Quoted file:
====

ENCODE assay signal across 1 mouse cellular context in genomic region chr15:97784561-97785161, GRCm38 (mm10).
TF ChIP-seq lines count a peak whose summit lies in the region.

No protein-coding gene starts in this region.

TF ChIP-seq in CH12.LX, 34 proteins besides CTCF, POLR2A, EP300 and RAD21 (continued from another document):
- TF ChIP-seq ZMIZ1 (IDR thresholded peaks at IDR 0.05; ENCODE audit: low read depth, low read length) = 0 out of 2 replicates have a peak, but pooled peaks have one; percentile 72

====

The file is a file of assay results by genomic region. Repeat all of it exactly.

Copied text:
ENCODE assay signal across 1 mouse cellular context in genomic region chr15:97784561-97785161, GRCm38 (mm10).
TF ChIP-seq lines count a peak whose summit lies in the region.

No protein-coding gene starts in this region.

TF ChIP-seq in CH12.LX, 34 proteins besides CTCF, POLR2A, EP300 and RAD21 (continued from another document):
- TF ChIP-seq ZMIZ1 (IDR thresholded peaks at IDR 0.05; ENCODE audit: low read depth, low read length) = 0 out of 2 replicates have a peak, but pooled peaks have one; percentile 72